In order for the nurses to feel reassured and have a sense of control, it was important that amended and new guidelines were issued and accessible. The participants told how the flow of information varied, as reflected in the following quote: ‘There’s a lot of information to read, and it’s difficult to keep track of it all. Some relates to the patients, some their families, some has been sent in a text message, then there are procedures for the emergency team, a memo for those in home-based nursing care. There are lots of different bits of information to relate to’ (FG1, 35–40 years).
Many of the nurses said they found it challenging that other occupational groups did not always receive information about amended procedures. Consequently, the participants felt an extra responsibility for ensuring that both themselves and their colleagues followed the infection control procedures. The procedures for visitors were constantly being changed and were difficult to keep up with. Where the guidelines seemed ambiguous, it was up to the RN to decide what to do.
The RNs raised the issue of having to use their discretion in applying the guidelines, as everyone interpreted them differently. This challenge was also exemplified by their uncertainty about, for example, the use of PPE in the personal care of patients, assessing social distances and the definition of close contact.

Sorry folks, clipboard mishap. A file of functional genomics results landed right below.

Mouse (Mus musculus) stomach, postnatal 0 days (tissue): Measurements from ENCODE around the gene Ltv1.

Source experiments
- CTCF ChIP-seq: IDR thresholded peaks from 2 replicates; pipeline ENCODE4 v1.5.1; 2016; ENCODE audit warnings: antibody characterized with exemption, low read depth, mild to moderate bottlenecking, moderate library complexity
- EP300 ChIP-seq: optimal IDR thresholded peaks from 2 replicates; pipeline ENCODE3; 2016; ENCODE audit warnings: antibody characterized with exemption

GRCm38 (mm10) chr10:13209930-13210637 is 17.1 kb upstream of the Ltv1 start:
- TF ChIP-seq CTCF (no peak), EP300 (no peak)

The rationing of PPE at the start of the pandemic and the feeling of uncertainty when dealing with patients with suspected COVID-19 were also examples of situations where the RNs had a particular need for support and information in order to feel reassured.
The purpose of the study was to explore RNs’ experiences with adaptation in nursing homes and home-based nursing care during the COVID-19 pandemic. The main findings show that although RNs as a professional group have wide-ranging experience with change and adaptation, the pandemic gave them the sense of being in a constant state of pandemic preparedness and strengthened their willingness to adapt and sense of duty.
The findings show that the RNs have the capacity to be highly adaptable in a crisis, but that preparedness, infection control plans, receipt of sufficient information and support from managers and colleagues were vital to their handling of the crisis.
RNs’ capacity in a crisis